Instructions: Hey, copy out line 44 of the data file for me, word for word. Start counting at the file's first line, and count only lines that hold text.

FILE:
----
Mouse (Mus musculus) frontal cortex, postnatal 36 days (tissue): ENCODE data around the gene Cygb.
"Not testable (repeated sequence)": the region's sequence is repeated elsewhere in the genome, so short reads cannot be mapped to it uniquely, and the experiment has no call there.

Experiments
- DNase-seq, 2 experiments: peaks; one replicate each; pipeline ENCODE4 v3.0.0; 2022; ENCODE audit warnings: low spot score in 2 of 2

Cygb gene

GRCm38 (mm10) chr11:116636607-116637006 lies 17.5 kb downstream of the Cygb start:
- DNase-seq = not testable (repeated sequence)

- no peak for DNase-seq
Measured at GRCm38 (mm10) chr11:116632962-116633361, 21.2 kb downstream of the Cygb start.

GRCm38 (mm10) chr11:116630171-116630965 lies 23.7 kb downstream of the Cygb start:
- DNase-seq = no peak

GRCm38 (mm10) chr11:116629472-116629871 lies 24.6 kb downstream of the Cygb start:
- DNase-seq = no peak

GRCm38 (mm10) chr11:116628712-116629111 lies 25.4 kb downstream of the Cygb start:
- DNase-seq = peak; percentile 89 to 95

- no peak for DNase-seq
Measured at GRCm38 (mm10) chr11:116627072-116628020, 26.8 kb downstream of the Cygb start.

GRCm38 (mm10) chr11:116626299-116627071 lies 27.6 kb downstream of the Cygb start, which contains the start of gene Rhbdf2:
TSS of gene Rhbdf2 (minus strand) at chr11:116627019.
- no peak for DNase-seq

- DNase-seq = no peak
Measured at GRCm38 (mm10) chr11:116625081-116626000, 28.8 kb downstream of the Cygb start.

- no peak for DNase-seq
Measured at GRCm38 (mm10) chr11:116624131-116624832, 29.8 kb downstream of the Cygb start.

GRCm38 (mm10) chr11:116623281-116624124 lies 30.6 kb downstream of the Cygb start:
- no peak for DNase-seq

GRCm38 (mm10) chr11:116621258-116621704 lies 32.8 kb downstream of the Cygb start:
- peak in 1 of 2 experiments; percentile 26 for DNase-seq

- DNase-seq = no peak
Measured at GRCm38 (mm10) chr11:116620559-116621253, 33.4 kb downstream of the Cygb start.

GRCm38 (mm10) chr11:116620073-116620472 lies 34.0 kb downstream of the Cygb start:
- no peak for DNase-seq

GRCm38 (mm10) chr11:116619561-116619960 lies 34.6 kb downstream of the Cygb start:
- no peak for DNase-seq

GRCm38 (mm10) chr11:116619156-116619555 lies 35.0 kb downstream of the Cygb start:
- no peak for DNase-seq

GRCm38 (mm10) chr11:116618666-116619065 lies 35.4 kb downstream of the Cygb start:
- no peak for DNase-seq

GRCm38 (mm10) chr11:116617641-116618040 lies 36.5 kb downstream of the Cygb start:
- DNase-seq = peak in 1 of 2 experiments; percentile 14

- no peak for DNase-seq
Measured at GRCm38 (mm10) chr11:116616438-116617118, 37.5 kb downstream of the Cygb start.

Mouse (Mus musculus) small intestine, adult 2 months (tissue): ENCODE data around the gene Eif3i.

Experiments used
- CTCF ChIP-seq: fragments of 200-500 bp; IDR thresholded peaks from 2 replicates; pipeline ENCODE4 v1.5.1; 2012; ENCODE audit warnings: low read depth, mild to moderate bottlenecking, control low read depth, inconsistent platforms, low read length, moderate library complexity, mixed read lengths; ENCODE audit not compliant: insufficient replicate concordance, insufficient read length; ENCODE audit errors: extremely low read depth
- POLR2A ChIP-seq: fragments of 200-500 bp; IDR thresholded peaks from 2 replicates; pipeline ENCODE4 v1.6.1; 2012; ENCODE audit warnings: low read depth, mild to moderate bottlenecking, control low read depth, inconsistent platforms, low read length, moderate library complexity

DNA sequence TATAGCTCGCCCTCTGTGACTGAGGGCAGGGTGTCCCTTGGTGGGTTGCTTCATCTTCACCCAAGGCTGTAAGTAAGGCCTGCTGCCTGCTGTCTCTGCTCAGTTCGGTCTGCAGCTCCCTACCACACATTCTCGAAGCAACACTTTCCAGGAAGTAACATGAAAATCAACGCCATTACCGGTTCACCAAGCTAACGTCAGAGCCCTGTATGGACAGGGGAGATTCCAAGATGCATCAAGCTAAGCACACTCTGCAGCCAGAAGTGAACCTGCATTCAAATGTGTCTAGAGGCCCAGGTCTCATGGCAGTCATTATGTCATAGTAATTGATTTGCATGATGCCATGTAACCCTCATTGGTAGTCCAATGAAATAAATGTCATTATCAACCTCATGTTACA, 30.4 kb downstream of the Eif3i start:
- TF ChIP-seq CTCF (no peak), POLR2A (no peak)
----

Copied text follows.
Experiments used